The corona-virus pandemic has seemingly brought good news for a panda couple in a zoo in Hong Kong. The two pandas, male Le Le and female Ying Ying, had been observed trying to mate with each other for about over a decade. And with the zoo being closed due to the pandemic, the two giant pandas finally did the deed. As it appears, all it needed was some isolation in this case too.
Ying Ying and Le Le, two giant pandas who could never quite get in the mood over 13 years of living together in a Hong Kong zoo, successfully mated on Monday, a rare feat for the famously low-libido species https://t.co/ngdA6zIzHB
— The New York Times (@nytimes) April 8, 2020
Breeding in Giant Pandas:
The zoo Ocean Park told to the world that the two 14 year old pandas had been showing clear indications and signs that they had entered the breeding season since the last two weeks. Breeding season is essential to the panda specie, especially near to the World Wildlife Fund (WWF), because they have multiple times stressed over the fact that pandas are endangered species. Studies have found that natural mating between the pandas is the best way for dragging this rare yet beautiful specie out of the danger zone of extinction.
As the executive director in zoological operations and conservation for Ocean Park also said that the chance of pregnancy by natural mating is much higher than artificial insemination.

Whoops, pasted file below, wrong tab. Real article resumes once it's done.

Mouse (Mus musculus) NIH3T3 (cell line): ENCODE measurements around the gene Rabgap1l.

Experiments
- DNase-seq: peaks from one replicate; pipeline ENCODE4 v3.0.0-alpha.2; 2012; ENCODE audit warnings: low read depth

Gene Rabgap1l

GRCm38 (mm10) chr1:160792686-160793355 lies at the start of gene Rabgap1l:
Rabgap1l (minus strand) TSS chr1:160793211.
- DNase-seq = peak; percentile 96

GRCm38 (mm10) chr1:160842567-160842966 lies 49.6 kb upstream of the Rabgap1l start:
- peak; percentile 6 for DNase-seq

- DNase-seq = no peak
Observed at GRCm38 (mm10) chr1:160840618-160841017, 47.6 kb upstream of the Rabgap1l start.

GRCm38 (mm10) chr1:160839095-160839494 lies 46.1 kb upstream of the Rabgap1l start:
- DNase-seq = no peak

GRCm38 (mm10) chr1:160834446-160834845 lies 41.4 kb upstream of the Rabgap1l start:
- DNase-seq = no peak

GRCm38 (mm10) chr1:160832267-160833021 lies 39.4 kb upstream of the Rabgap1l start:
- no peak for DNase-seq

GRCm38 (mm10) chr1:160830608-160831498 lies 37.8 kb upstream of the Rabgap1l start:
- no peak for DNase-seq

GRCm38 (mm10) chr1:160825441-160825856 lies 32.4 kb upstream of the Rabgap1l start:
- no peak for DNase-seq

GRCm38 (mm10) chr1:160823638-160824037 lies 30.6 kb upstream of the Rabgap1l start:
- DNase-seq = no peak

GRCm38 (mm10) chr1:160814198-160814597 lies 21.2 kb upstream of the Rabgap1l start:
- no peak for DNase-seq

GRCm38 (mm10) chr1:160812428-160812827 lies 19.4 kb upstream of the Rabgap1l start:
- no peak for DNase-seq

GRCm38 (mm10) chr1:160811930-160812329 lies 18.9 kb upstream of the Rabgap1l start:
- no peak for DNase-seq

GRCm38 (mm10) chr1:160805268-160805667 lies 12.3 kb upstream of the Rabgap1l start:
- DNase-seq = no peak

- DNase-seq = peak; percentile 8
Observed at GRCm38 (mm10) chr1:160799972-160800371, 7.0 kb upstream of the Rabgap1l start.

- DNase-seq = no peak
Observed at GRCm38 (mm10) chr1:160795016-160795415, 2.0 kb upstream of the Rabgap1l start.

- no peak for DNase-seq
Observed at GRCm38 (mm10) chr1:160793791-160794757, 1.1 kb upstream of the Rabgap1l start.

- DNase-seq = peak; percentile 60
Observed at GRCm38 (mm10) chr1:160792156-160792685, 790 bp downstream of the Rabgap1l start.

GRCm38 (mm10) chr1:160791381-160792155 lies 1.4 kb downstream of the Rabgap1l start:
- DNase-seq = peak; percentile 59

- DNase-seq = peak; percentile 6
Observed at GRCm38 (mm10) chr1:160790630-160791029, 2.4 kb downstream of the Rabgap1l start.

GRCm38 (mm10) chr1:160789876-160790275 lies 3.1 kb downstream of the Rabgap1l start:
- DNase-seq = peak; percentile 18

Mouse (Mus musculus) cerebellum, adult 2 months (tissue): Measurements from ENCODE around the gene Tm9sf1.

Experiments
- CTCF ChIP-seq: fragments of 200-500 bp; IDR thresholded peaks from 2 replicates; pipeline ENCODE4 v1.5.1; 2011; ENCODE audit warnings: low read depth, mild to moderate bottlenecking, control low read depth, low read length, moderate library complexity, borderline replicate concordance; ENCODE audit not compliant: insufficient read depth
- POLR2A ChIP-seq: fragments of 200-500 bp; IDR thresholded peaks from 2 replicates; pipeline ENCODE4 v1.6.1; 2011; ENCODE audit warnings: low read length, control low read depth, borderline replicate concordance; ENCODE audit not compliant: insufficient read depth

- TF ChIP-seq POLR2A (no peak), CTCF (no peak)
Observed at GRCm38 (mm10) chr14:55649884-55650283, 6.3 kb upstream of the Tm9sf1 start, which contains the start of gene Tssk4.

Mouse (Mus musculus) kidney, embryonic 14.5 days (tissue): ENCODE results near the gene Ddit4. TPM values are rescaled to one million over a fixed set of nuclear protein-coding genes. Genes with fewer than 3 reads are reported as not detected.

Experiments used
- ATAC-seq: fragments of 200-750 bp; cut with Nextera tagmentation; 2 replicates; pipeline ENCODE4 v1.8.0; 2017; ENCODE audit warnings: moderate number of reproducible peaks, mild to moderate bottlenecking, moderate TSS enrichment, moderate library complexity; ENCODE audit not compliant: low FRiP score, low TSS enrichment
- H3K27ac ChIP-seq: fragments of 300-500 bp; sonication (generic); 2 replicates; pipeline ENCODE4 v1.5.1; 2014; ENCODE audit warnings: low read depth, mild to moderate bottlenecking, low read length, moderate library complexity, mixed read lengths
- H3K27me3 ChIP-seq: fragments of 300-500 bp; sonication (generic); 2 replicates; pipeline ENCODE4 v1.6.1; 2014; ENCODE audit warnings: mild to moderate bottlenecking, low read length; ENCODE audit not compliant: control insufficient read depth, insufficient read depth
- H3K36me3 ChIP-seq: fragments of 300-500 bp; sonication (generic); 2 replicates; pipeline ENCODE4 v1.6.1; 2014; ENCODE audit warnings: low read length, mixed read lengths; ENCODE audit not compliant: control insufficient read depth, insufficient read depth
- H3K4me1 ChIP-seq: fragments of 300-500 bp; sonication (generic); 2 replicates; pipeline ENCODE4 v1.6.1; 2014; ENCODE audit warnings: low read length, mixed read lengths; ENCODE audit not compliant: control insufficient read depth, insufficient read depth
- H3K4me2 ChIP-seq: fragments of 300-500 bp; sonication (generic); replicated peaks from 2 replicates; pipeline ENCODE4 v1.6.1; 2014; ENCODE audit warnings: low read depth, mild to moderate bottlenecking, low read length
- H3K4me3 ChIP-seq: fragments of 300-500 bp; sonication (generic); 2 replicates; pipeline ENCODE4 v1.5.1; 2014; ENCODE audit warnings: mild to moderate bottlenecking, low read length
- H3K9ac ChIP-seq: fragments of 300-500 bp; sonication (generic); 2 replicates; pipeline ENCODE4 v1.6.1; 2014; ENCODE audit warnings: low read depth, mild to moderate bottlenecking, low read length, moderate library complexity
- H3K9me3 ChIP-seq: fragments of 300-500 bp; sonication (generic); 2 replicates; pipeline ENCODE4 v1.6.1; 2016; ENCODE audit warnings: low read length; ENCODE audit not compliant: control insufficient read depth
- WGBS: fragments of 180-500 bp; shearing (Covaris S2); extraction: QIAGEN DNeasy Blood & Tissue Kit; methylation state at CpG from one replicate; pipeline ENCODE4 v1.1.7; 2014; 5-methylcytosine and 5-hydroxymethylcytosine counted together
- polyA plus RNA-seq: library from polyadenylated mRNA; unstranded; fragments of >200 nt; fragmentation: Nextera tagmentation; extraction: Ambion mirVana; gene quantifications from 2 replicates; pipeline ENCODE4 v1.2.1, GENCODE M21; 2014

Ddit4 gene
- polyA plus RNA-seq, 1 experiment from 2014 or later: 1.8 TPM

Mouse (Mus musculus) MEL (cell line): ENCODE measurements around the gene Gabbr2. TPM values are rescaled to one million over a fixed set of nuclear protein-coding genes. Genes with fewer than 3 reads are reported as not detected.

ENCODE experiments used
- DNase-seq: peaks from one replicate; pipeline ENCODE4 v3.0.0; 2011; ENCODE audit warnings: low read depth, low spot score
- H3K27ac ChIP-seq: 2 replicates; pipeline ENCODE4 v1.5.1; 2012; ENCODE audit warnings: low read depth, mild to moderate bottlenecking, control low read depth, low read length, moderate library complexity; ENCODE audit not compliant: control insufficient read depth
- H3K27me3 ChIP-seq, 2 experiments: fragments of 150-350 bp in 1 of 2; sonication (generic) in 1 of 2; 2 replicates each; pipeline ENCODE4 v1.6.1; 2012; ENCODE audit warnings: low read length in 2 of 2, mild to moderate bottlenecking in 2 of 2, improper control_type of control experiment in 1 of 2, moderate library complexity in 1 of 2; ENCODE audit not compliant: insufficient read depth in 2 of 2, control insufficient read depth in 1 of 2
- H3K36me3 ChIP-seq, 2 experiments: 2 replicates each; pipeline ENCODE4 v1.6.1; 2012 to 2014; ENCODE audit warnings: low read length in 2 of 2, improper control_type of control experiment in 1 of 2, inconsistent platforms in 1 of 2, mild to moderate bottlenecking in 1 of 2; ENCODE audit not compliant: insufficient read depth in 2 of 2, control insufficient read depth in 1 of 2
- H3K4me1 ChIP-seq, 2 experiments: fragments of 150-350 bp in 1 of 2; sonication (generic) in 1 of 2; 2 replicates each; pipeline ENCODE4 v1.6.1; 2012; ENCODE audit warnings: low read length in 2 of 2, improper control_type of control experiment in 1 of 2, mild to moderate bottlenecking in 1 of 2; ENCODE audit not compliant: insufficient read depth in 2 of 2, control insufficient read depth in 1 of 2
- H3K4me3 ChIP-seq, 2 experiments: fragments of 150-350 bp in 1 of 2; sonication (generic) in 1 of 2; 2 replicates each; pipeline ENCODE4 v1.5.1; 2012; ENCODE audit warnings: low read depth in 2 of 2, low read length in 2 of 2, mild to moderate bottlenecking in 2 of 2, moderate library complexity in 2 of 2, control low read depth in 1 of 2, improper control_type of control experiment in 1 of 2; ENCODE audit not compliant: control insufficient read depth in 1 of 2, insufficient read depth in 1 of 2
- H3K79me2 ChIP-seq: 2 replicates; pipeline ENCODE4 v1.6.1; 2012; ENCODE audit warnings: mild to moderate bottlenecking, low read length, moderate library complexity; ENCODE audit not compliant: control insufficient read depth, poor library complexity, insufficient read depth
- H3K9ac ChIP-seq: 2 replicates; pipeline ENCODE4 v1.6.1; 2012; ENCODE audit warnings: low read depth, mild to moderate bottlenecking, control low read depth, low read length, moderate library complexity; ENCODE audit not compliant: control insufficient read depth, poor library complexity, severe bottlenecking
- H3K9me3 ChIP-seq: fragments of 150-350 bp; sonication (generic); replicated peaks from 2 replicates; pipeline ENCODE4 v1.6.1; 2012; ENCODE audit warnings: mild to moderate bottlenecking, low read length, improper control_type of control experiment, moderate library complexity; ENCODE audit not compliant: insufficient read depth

What’s the good news?
Zoo officials have registered their excitement in their report which says that Ying Ying can develop pregnancy in the coming months in this very year. The reproduction cycle of pandas is very different from other mammals. The zoo officials have put the gestation period of pandas at about 72 to 324 days whereas WWF has 95 to 160 days in its official records. Giant pandas do not show any signs of fetus in ultrasounds until about 14 to 17 days before the actual birth of the cub.
When cubs are born, they are about 1/900th of the size of their mothers, skinless and extremely frail. They are highly dependent on the care they receive from external sources to reach to a point where they seem sustainable to life itself. The zoo officials have said that it will go to extreme lengths to preserve and nourish the coming generations.
Let’s hope that the efforts to protect pandas prove to be fruitful so that we may get to see these lazy, but cute animals around us again.